2020 in pictures: A journey through a year like no other in Pittsburgh

No one will forget 2020. Pandemic, protests, the election — and yet everyone has experienced 2020 in their own way. While its effects appear to cut across lines of class, race and gender, 2020 has also been a year to expose and attenuate the profound inequalities in our society. These photographs are taken from a personal account of a shared experience, of a journey through a year like no other. They provide, on occasion, a first-hand account of some of the year’s major events, seen from our small city. 

Nestled between the Northeast and the Midwest, Pittsburgh is unique, quirky, specific — and a barometer of the country as a whole.

WATCH: ‘Don’t Clip Our Tails,’ a Pittsburgh poet’s reflection on racial justice



In late May, as Pittsburgh activists were planning the first of many protests following the death of George Floyd at the hands of Minneapolis police, rapper and poet Shyheim Banks received a text from local organizers. Their request: Could he speak or recite a poem at an upcoming demonstration? Banks, who performs under the name Treble NLS and is the head teaching artist for 1Hood Media, wrote a poem called “Don’t Clip Our Tails.” The piece  stems from a conversation he had recently had with a white woman on the topic of race in America, specifically how she felt young Black men should act in the presence of authority figures. PublicSource visual storyteller Ryan Loew, who met Banks at a demonstration this summer, collaborated with him to visualize the poem. This video is the result of that collaboration.

pittsburgh skyline

This study hopes to follow Pittsburgh-area children for two decades. How has COVID-19 changed the plan?

When the COVID-19 pandemic arrived in the United States in March, the widespread shutdowns that followed brought research on seemingly everything but a vaccine to a grinding halt. Limitations on in-person interactions meant that interventions, group meetings, and other basic methods for assessing psychological and behavioral research were no longer possible. So the Pittsburgh Study, which was set to officially launch in 2020, had to change plans. In this community-partnered intervention study, researchers plan to follow children in the region from birth to adulthood, putting a microscope on the relationships and resources that influence social outcomes. The study will involve over 20,000 children in a two-decade-long look at factors that contribute to childrens’ physical and mental health and educational outcomes. The several different initiatives will focus on infant mortality, childhood obesity, youth violence, and asthma prevalence, among others.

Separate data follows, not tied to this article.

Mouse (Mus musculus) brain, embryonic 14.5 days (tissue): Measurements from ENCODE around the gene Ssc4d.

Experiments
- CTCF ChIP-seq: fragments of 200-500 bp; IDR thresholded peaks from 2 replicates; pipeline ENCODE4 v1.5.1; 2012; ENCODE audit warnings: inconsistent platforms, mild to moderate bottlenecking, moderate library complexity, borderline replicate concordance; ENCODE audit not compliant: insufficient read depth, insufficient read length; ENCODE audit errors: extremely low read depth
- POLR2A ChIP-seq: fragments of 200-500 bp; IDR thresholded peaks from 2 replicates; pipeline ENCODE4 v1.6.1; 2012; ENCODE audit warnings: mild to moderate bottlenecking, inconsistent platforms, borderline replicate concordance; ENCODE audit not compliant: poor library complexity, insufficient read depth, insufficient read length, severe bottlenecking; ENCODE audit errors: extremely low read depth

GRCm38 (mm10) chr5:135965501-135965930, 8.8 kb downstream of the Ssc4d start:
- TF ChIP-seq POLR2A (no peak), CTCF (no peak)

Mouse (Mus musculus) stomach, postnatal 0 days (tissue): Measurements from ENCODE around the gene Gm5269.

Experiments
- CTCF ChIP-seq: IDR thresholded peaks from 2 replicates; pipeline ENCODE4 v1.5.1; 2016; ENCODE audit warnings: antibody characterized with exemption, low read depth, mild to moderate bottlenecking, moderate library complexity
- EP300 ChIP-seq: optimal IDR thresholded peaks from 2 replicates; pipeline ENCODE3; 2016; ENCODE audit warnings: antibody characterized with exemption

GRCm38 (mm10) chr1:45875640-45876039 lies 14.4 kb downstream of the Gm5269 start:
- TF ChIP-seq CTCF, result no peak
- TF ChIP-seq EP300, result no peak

Kimberly Champion at Point Park University (Photo by Jay Manning/PublicSource)

Is mental health care available for Pittsburghers who have experienced racial trauma?

Racial trauma is a form of race-based stress that refers to reactions to real or perceived experiences of racial discrimination. The difference between racial trauma and post-traumatic stress disorder [PTSD], psychologists say, is that PTSD typically refers to past events. Due to the prevalence of racism, racial trauma refers to ongoing experiences. Experiences include threats of harm and injury, humiliating and shameful events and witnessing discrimination.